Speedy call answering is no substitute for proficient service, but not answering the phone quick enough can be frustrating for the caller, Ortiz says.
"There are companies that do many things well," Ortiz says. "Maybe they can do installations really fast or get underwriting done quickly, but it takes forever to get ahold of them."
Underwriting is the process of evaluating a merchant's financial position to determine the risk of processing payment cards on its behalf. That said, the two-ring answer is the goal, Ortiz says.
"No matter who you are, any company is going to have issues with response time," he says. "That stuff happens no matter who you are."
Another best practice for BluePay is training the right employees. "We're looking for people who care and know what they're doing," Ortiz says, noting an individual who does not care is not a fit for BluePay. "People that care do a little extra."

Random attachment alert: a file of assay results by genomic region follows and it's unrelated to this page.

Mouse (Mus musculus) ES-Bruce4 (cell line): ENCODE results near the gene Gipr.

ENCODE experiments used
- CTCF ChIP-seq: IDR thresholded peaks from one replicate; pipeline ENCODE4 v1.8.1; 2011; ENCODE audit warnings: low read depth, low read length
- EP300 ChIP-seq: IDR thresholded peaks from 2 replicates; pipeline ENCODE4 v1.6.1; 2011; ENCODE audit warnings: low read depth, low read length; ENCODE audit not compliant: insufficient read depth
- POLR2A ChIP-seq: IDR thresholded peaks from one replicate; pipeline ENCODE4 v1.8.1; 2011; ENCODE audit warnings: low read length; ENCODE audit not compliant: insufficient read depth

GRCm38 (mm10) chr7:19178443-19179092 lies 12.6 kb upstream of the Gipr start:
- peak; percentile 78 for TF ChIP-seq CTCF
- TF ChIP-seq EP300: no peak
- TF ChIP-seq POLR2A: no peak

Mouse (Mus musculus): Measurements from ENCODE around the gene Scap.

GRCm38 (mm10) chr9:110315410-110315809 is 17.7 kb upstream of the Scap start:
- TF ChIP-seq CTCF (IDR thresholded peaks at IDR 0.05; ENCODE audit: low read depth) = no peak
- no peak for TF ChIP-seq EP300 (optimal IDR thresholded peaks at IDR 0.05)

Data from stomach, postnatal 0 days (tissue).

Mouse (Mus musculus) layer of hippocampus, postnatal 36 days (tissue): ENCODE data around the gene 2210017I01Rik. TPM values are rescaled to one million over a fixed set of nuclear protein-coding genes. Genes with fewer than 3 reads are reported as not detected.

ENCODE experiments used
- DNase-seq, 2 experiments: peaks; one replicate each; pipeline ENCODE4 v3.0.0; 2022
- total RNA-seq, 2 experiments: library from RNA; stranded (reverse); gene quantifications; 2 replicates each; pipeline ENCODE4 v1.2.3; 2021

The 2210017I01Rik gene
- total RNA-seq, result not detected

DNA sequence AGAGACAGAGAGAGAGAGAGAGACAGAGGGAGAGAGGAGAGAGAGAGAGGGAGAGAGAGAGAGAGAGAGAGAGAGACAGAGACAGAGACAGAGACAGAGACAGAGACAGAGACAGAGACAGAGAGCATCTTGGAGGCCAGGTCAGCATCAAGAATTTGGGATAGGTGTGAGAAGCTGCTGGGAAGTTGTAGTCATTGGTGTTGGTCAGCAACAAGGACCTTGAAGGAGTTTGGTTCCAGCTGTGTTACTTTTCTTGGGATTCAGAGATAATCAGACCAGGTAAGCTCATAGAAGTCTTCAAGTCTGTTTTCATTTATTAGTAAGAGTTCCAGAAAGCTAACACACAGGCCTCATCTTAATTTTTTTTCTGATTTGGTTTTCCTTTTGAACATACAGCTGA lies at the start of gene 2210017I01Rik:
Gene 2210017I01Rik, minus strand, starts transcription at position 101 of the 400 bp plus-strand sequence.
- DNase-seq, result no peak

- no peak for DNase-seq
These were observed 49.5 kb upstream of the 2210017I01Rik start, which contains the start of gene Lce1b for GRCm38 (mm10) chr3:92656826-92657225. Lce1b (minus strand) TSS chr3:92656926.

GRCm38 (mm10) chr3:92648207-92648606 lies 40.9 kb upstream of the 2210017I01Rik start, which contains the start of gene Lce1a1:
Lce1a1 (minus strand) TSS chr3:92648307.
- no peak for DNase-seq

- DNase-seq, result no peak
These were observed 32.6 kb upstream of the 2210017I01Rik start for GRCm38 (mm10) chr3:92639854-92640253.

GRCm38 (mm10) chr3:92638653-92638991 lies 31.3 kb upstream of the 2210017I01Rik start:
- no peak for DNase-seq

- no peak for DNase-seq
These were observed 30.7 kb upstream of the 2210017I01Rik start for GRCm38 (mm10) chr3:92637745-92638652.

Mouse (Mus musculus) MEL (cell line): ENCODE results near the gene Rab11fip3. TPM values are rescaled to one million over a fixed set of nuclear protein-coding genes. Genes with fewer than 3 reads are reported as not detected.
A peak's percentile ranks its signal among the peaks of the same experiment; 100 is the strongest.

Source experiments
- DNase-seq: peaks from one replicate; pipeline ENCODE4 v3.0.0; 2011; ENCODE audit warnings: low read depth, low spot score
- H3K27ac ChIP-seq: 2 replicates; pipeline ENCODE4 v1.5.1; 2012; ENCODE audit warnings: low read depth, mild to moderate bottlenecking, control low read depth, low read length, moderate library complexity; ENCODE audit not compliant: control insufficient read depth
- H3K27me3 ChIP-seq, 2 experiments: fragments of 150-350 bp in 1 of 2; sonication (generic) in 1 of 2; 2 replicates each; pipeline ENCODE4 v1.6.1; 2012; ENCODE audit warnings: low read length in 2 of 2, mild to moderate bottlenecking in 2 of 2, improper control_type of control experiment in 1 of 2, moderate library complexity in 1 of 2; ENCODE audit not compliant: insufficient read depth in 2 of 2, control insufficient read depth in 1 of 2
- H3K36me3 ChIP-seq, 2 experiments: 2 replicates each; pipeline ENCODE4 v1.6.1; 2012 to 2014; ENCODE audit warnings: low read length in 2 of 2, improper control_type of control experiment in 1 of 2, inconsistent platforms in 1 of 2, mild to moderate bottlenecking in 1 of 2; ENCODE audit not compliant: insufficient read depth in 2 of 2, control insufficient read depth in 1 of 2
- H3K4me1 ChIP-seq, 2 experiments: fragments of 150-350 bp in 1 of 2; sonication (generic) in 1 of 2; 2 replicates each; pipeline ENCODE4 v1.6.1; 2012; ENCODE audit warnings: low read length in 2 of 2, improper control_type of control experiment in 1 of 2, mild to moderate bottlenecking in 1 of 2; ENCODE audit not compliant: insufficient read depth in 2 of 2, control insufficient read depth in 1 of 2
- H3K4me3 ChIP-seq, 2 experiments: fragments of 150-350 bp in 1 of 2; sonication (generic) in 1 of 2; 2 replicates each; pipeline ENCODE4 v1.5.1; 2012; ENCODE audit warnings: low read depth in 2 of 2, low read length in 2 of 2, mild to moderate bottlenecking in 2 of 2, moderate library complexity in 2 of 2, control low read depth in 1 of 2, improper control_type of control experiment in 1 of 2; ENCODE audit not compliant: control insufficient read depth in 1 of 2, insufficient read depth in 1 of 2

Agents who are passionate about their work are less likely to pass a task off to another person or department, he says. They also will find an answer instead of tell a merchant or sales agent they do not know how to correct an issue, Ortiz says.
Stories abound in many industries of customers trying to find a resolution to a problem only to be turned away to another company, escalating the inconvenience, Ortiz says.
BluePay's staff attempts to find the answer for its merchants and sales agents even if a third-party company can provide the answer. Ortiz says his staff will follow up with the caller to see if the problem has been resolved.
"It all boils down to value," he says. "We're tying to do a one-of-a-kind experience. When you bring value to the merchant and agent, they will be happy."
That value is manifested in a lack of hassle and convenience, respecting the merchant's and agent's time and having fast access to knowledge, Ortiz says.
At BluePay, the physical environment is considered an important element. The open cubicle environment, where multiple departments share the same general office space, fosters communication between them, Ortiz says.